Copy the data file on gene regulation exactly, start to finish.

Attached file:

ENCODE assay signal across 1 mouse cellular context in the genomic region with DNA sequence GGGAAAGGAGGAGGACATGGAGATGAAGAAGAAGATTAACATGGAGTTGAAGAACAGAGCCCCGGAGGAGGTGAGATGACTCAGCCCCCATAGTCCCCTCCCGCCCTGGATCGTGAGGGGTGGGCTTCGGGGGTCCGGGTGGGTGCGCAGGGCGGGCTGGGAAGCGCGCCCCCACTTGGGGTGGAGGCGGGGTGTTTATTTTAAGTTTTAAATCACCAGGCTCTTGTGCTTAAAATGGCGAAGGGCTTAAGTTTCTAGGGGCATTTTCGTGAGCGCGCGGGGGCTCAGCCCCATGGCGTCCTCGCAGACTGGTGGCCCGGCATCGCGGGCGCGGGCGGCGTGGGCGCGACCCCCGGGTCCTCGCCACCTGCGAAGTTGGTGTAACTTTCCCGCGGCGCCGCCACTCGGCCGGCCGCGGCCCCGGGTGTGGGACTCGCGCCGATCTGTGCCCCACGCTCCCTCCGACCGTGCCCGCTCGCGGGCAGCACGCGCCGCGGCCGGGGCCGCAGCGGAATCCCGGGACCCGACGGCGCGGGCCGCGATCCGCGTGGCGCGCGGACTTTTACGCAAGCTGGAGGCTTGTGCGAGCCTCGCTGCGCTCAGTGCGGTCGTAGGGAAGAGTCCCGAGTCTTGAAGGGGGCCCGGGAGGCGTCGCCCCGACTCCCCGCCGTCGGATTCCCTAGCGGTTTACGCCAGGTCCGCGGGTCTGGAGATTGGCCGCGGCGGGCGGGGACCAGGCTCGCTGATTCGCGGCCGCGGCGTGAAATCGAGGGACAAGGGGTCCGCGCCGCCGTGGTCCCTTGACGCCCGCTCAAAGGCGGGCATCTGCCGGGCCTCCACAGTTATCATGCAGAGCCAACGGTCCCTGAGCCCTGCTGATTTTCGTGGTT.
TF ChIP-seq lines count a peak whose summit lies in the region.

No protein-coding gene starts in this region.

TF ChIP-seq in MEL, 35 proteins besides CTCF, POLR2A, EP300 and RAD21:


ENCODE assay signal across 1 mouse cellular context in the genomic region with DNA sequence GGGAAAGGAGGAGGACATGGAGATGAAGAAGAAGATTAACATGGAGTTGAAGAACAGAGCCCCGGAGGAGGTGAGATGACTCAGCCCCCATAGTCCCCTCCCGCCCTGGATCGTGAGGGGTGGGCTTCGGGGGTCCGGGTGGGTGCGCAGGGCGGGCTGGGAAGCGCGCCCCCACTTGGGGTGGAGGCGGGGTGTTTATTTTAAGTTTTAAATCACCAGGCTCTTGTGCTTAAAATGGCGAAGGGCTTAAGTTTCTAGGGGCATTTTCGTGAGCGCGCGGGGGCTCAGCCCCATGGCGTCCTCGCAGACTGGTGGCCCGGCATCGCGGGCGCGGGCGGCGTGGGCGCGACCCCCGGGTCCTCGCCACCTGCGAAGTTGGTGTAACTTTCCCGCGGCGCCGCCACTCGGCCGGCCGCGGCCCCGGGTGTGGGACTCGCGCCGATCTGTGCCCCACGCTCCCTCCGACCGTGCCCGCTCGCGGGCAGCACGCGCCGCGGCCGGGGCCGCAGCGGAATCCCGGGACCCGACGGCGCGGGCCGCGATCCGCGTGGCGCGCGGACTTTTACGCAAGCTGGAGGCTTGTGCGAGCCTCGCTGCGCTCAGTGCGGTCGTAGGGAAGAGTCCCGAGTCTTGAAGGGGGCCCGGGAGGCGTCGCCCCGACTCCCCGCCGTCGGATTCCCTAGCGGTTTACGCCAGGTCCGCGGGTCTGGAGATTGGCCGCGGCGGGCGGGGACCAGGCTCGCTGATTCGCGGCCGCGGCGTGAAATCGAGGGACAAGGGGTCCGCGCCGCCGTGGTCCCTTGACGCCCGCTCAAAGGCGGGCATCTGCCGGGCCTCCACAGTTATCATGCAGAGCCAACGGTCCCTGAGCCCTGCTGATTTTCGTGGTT.
TF ChIP-seq lines count a peak whose summit lies in the region.

No protein-coding gene starts in this region.

TF ChIP-seq in MEL, 35 proteins besides CTCF, POLR2A, EP300 and RAD21: